Facebook and the neocons

January 18, 2008

First off, apologies for blogging again about Facebook, but the recent Guardian article on the politics of the people behind the site is well worth reading, arguing as it does that there is something of an agenda behind the bland exterior of social networking.

Whether you buy this is, of course, a matter of opinion, and the always-interesting Potlatch has taken the article to task for the sloppy use of the term “neoconservative” as a descriptor for Facebook’s political philosophy. On the other hand, little things discusses Facebook in the light of the likes of John Gray and Aubrey De Grey, and comes to the conclusion that Facebook should probably be steered clear of.

Interesting stuff. I was sounding off in the pub last night, as I do, about wanting to shut down my Facebook account, the only drawback being the lack of online Scrabble, although it looks like that option may soon be gone anyway!


2 Responses to “Facebook and the neocons”

  1. Tom Says:

    Yeah, the Guardian article is a bit over the top,
    saying that Facebook was concieved as “a social experiment” is to say the least, overstating it a bit. But then I think charactersing Thiel as a neo-con is only a little out. My understanding is that neo-conservatism is basically neo-liberalism with a side order of nationalism, an aggressive foreign policy and a bit of millenarian spice. Thiel is definately a neo-liberal as I understand the term (free trade, privatisation, deregulation). Hodgkinson is using the term as a slur though and it weakens his case.

    (Also i don’t think the distinction between neo-Cons and plain old Cons is really too subtle for general discussion, maybe I don’t know what I’m talking about though, it wouldn’t be the first time)

    Having said that, the Potlach article neatly points out the flaw in the article when he lists “Enabling people to poke each other online, write on their friends walls, play Scrabulous and tag photos of themselves.” as a feature of neo-conservatism.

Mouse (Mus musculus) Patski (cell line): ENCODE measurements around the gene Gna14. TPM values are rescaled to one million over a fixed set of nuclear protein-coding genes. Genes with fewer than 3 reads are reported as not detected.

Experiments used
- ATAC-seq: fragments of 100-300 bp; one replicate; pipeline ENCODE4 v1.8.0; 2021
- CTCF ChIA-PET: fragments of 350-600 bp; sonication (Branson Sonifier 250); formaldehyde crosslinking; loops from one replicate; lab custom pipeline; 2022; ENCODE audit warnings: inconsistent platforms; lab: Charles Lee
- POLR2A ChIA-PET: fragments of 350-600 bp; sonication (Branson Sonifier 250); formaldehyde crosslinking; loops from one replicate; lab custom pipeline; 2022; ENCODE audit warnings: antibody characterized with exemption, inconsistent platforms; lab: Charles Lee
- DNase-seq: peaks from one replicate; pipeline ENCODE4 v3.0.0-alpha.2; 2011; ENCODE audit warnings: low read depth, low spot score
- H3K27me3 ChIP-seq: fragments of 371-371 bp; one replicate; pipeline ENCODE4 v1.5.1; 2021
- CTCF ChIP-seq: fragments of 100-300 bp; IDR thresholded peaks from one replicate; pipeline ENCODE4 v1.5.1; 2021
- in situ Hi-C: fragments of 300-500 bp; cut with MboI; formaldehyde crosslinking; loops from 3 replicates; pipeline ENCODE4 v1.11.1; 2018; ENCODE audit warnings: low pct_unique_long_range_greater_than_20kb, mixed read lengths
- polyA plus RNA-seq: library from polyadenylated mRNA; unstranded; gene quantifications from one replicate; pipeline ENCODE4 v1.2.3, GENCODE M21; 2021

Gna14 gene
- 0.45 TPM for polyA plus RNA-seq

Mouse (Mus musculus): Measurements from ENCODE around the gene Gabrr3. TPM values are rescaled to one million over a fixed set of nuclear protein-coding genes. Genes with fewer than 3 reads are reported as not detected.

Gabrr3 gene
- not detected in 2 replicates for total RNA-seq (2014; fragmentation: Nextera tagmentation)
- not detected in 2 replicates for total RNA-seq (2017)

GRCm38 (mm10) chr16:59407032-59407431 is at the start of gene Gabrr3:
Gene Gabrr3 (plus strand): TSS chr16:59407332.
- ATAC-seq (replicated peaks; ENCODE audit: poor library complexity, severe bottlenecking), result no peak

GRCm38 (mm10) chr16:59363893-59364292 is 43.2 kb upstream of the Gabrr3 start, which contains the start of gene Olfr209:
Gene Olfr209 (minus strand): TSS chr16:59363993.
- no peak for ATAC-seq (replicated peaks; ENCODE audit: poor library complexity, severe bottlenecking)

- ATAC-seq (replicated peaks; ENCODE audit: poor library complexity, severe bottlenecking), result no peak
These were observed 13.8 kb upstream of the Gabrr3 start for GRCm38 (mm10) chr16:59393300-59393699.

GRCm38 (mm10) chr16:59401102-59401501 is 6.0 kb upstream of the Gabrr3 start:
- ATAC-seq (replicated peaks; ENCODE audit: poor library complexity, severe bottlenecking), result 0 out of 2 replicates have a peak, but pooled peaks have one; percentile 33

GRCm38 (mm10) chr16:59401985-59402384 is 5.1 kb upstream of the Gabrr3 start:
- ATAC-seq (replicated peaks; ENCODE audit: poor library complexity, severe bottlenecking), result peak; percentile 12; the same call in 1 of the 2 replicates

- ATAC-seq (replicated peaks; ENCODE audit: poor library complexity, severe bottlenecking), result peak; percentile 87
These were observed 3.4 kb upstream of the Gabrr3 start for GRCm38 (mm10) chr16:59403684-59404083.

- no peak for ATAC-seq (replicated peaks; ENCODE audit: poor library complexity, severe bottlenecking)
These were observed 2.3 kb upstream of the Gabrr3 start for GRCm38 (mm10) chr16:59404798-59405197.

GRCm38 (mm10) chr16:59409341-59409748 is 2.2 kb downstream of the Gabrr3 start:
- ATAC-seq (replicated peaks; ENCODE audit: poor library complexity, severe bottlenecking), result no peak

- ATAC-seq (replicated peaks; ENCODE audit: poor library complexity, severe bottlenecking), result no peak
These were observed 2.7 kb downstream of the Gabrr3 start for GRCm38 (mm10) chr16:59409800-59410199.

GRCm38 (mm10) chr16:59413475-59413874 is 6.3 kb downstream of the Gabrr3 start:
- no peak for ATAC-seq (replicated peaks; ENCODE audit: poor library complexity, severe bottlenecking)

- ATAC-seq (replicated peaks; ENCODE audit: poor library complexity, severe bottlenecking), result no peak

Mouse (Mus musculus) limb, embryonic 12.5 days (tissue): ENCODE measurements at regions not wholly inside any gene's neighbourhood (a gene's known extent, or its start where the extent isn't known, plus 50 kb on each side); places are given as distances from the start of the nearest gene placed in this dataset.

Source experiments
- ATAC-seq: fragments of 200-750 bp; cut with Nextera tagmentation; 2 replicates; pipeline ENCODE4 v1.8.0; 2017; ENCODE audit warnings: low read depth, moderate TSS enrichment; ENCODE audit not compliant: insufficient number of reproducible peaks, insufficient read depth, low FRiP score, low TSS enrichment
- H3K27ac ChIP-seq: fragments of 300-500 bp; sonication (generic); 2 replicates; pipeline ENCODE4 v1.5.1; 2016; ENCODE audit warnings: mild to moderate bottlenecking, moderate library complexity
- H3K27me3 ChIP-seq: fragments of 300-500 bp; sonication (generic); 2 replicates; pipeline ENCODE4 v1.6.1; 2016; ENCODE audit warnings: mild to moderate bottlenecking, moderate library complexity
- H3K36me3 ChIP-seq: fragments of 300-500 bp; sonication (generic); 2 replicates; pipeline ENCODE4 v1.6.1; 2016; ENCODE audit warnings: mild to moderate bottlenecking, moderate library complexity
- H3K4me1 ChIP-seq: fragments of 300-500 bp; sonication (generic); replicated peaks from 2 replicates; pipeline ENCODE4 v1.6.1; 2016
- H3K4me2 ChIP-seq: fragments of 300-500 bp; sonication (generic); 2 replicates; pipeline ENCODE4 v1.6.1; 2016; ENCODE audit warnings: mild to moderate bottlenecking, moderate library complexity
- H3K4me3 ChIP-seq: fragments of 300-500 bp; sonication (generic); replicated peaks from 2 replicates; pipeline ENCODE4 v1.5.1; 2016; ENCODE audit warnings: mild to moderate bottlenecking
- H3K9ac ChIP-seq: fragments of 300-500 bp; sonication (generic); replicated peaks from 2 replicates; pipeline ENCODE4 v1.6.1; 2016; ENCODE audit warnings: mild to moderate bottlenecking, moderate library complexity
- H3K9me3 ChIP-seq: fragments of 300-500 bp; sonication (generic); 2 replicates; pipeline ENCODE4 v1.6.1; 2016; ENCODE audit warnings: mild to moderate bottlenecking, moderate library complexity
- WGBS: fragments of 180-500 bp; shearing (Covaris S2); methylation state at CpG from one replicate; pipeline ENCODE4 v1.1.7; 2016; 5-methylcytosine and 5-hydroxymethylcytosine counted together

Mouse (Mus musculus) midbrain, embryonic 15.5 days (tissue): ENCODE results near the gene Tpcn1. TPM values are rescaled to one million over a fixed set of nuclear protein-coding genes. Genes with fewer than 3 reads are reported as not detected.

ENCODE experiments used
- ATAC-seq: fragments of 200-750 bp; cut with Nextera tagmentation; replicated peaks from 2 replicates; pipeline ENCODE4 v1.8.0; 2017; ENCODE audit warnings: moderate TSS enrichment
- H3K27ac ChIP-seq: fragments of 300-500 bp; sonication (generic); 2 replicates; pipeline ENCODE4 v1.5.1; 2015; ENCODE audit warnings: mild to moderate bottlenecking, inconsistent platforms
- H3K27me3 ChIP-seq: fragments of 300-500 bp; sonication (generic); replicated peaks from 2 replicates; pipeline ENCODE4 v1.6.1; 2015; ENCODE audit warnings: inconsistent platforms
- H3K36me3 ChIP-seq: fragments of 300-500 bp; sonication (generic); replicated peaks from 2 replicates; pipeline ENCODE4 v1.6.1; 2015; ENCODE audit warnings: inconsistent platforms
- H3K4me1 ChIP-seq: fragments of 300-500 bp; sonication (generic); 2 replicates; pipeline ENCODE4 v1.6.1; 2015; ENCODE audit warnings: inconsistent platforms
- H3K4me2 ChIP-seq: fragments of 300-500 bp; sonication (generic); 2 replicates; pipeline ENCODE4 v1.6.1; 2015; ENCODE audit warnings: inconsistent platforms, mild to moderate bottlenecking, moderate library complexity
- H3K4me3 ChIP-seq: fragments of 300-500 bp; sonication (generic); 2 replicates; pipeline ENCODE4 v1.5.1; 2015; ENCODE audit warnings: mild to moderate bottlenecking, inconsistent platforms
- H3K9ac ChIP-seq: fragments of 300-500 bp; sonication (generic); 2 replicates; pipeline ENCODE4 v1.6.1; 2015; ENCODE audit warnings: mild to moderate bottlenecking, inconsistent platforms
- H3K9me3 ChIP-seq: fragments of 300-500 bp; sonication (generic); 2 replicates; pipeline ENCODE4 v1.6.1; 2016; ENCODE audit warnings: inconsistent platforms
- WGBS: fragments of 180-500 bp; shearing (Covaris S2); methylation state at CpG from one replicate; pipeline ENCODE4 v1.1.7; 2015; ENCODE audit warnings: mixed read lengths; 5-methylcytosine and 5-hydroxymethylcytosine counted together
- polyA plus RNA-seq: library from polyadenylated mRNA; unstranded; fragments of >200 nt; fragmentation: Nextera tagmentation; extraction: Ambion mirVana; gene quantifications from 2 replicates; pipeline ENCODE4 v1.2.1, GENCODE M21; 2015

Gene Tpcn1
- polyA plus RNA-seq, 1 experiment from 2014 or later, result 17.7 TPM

It’s not always obvious how the politics of a CEO relate to the end user experience of something like Facebook because it’s really not simple. Hodgkinson doesn’t effectively address that, relying instead on his usual Fearnly Wittingstall-esq luddism to carry the article. However, by focusing on the innocuous end uses of the site site Potlach is in danger of ignoring what’s going on under the bonnet. Kind of like saying there’s no ethical problem with a company like coca-cola or nike because all they do is make lovely fizzy drinks and help people to run better, maybe.

    I don’t know, my thoughts on this are still only half formed but my gut is telling me that I don’t a part in making facebook any bigger than it is. Google, now that’s a whole lot more tricky.

  2. neilstewart Says:

    Yeah, I was challenged on Google last night when talking about this, along the lines of “well, if you’re going to object to Facebook, what about Google”? I didn’t really have much of an answer, despite having thought about Google a fair bit. There does seem to be something particularly insidious about Facebook, though. There’s something creepy about it- being trapped in the walled garden perhaps?

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